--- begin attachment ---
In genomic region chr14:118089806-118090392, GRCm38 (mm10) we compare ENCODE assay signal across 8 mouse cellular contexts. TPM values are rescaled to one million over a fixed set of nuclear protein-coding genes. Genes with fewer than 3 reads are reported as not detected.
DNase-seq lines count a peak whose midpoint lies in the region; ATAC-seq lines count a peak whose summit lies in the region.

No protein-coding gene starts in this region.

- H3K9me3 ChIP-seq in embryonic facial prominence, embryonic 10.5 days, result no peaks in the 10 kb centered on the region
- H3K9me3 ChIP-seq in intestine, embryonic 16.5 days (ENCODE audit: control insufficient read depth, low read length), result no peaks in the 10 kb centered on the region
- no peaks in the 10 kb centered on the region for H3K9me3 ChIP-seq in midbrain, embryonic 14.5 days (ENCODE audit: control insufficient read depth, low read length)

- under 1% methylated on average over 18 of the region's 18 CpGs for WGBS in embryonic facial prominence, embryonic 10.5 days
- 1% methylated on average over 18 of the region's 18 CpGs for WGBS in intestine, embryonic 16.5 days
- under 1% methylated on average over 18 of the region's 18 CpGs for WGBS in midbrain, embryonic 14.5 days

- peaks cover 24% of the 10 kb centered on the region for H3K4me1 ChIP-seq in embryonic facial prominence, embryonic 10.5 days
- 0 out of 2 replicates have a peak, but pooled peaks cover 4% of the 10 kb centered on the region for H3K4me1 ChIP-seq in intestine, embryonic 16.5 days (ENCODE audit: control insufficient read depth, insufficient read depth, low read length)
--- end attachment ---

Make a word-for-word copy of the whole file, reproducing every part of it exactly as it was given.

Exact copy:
In genomic region chr14:118089806-118090392, GRCm38 (mm10) we compare ENCODE assay signal across 8 mouse cellular contexts. TPM values are rescaled to one million over a fixed set of nuclear protein-coding genes. Genes with fewer than 3 reads are reported as not detected.
DNase-seq lines count a peak whose midpoint lies in the region; ATAC-seq lines count a peak whose summit lies in the region.

No protein-coding gene starts in this region.

- H3K9me3 ChIP-seq in embryonic facial prominence, embryonic 10.5 days, result no peaks in the 10 kb centered on the region
- H3K9me3 ChIP-seq in intestine, embryonic 16.5 days (ENCODE audit: control insufficient read depth, low read length), result no peaks in the 10 kb centered on the region
- no peaks in the 10 kb centered on the region for H3K9me3 ChIP-seq in midbrain, embryonic 14.5 days (ENCODE audit: control insufficient read depth, low read length)

- under 1% methylated on average over 18 of the region's 18 CpGs for WGBS in embryonic facial prominence, embryonic 10.5 days
- 1% methylated on average over 18 of the region's 18 CpGs for WGBS in intestine, embryonic 16.5 days
- under 1% methylated on average over 18 of the region's 18 CpGs for WGBS in midbrain, embryonic 14.5 days

- peaks cover 24% of the 10 kb centered on the region for H3K4me1 ChIP-seq in embryonic facial prominence, embryonic 10.5 days
- 0 out of 2 replicates have a peak, but pooled peaks cover 4% of the 10 kb centered on the region for H3K4me1 ChIP-seq in intestine, embryonic 16.5 days (ENCODE audit: control insufficient read depth, insufficient read depth, low read length)